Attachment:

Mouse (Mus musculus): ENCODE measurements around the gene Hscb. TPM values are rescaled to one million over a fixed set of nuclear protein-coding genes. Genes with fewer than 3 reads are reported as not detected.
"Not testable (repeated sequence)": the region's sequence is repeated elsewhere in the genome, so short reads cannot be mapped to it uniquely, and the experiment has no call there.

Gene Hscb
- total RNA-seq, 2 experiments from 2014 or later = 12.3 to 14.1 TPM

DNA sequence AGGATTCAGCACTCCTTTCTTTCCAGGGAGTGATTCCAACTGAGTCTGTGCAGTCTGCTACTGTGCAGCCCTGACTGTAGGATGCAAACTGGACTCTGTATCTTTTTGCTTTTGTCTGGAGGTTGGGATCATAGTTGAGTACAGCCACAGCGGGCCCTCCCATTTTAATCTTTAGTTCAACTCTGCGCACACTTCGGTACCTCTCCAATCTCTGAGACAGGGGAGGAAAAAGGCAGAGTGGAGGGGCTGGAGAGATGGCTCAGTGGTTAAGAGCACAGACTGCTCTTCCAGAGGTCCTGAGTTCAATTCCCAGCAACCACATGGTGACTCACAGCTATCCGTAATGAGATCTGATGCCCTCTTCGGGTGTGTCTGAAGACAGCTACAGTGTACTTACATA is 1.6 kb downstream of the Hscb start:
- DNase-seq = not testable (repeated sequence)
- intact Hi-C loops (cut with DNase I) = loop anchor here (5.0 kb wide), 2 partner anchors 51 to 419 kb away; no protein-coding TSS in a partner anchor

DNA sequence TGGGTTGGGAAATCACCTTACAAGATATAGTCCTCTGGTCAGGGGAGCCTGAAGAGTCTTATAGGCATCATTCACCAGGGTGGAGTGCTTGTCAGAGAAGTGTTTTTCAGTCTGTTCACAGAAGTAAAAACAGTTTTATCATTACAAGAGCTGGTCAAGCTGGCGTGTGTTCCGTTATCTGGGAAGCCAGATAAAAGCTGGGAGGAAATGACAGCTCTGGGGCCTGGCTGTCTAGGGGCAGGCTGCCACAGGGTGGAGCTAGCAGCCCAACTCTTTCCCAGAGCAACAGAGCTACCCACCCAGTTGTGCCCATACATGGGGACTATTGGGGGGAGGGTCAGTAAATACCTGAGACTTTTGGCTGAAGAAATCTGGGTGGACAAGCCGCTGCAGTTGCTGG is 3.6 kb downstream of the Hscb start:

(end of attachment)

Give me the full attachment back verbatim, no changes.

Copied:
Mouse (Mus musculus): ENCODE measurements around the gene Hscb. TPM values are rescaled to one million over a fixed set of nuclear protein-coding genes. Genes with fewer than 3 reads are reported as not detected.
"Not testable (repeated sequence)": the region's sequence is repeated elsewhere in the genome, so short reads cannot be mapped to it uniquely, and the experiment has no call there.

Gene Hscb
- total RNA-seq, 2 experiments from 2014 or later = 12.3 to 14.1 TPM

DNA sequence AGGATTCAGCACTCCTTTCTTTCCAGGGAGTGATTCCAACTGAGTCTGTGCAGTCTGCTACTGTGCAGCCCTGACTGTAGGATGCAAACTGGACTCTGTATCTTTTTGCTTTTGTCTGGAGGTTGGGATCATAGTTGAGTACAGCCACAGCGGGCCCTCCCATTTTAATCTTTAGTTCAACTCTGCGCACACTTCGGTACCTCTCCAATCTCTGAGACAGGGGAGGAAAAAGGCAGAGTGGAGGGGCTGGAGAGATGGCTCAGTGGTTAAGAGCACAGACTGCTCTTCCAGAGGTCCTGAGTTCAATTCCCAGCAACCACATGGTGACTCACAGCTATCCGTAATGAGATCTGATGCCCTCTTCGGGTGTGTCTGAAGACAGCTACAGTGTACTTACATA is 1.6 kb downstream of the Hscb start:
- DNase-seq = not testable (repeated sequence)
- intact Hi-C loops (cut with DNase I) = loop anchor here (5.0 kb wide), 2 partner anchors 51 to 419 kb away; no protein-coding TSS in a partner anchor

DNA sequence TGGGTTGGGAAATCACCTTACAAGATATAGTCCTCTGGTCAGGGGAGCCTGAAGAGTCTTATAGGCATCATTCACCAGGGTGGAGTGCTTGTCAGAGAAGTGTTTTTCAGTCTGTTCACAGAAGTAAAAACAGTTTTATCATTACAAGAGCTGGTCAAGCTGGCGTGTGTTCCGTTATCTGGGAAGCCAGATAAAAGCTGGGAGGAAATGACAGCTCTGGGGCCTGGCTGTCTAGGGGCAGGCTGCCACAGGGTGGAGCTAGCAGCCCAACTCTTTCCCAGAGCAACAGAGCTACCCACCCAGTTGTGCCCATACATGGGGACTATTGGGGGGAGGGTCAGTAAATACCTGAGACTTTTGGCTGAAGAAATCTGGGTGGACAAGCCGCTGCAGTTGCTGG is 3.6 kb downstream of the Hscb start: